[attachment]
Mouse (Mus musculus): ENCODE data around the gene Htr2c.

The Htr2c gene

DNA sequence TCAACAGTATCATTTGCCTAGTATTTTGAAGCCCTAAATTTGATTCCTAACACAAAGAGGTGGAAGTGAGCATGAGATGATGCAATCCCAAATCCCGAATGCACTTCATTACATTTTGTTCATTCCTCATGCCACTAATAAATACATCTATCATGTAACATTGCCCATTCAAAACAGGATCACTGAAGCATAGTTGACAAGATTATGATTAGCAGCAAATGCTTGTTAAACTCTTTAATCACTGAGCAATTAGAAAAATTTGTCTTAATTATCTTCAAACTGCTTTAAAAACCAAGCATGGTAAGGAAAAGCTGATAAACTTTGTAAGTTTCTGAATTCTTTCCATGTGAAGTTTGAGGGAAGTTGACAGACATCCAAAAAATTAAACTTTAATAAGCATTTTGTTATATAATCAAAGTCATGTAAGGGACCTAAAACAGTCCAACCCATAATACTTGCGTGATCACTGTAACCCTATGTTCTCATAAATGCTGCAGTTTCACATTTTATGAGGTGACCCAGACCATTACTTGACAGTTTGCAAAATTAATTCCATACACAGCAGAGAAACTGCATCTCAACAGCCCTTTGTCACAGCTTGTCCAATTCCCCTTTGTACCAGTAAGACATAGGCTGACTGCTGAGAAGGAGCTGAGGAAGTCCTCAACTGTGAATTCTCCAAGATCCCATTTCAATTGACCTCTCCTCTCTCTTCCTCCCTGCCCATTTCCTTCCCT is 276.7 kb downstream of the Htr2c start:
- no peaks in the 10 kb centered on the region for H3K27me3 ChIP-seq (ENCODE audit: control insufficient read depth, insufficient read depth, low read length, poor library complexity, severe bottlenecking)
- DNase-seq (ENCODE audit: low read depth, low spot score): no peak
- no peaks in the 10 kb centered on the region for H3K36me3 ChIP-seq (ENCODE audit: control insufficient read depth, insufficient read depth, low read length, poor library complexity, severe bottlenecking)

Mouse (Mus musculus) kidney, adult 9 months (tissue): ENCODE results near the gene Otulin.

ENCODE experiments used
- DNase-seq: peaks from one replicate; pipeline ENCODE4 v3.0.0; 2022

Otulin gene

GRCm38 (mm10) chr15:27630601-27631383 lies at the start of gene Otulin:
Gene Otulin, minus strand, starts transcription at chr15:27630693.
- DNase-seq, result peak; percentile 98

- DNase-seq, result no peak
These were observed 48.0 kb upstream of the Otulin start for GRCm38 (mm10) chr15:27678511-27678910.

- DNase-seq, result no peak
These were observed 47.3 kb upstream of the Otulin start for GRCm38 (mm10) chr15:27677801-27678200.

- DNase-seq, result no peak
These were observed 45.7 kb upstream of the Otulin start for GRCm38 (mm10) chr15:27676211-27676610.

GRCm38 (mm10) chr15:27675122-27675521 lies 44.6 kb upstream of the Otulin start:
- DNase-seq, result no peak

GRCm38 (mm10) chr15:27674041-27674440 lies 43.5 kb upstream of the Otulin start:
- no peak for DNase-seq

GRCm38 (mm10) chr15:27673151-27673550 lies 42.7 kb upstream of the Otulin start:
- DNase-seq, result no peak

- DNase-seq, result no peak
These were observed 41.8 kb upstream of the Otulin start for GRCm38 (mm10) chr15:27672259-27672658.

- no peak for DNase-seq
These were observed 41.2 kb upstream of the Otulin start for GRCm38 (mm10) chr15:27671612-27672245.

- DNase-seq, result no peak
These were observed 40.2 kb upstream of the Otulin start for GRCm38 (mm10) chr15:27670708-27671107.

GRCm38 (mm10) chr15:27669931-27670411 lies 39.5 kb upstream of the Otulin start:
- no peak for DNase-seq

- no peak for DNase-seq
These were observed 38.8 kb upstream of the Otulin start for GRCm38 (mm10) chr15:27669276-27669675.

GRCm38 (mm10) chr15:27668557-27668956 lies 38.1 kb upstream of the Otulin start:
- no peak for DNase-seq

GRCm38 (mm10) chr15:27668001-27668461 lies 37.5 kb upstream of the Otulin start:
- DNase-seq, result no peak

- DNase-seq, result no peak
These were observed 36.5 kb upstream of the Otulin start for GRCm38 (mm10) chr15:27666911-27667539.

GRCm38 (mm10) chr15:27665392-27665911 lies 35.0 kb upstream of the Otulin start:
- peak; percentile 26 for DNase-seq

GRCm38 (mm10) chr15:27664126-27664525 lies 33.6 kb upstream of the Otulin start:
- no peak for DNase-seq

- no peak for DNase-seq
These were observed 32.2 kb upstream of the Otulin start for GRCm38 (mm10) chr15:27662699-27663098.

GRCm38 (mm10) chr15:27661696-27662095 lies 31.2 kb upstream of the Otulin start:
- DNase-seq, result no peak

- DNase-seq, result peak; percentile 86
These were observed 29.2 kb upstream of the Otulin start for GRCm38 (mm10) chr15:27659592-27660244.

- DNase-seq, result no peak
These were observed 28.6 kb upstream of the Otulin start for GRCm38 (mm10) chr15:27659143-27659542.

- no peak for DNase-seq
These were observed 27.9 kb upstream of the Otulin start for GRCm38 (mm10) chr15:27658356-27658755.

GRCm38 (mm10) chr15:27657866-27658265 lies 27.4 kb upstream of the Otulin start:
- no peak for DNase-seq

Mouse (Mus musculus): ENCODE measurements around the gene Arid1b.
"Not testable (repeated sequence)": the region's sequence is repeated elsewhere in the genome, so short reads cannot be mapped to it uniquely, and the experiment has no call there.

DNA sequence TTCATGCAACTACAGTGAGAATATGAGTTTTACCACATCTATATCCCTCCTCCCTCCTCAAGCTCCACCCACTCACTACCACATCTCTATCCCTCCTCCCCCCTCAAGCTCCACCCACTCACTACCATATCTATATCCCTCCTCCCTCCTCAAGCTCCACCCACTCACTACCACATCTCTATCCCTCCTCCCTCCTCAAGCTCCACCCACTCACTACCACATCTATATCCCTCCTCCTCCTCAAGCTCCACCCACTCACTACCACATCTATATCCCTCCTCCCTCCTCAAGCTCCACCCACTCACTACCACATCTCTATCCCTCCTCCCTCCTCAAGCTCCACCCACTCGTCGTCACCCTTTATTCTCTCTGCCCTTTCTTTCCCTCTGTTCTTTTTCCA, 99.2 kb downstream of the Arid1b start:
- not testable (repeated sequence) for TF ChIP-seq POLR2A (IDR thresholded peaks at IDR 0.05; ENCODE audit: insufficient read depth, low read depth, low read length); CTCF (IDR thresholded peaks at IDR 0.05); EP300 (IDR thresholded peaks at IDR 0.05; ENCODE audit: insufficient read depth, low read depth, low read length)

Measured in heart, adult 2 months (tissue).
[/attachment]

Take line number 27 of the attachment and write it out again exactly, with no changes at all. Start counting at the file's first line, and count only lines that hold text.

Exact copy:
These were observed 41.8 kb upstream of the Otulin start for GRCm38 (mm10) chr15:27672259-27672658.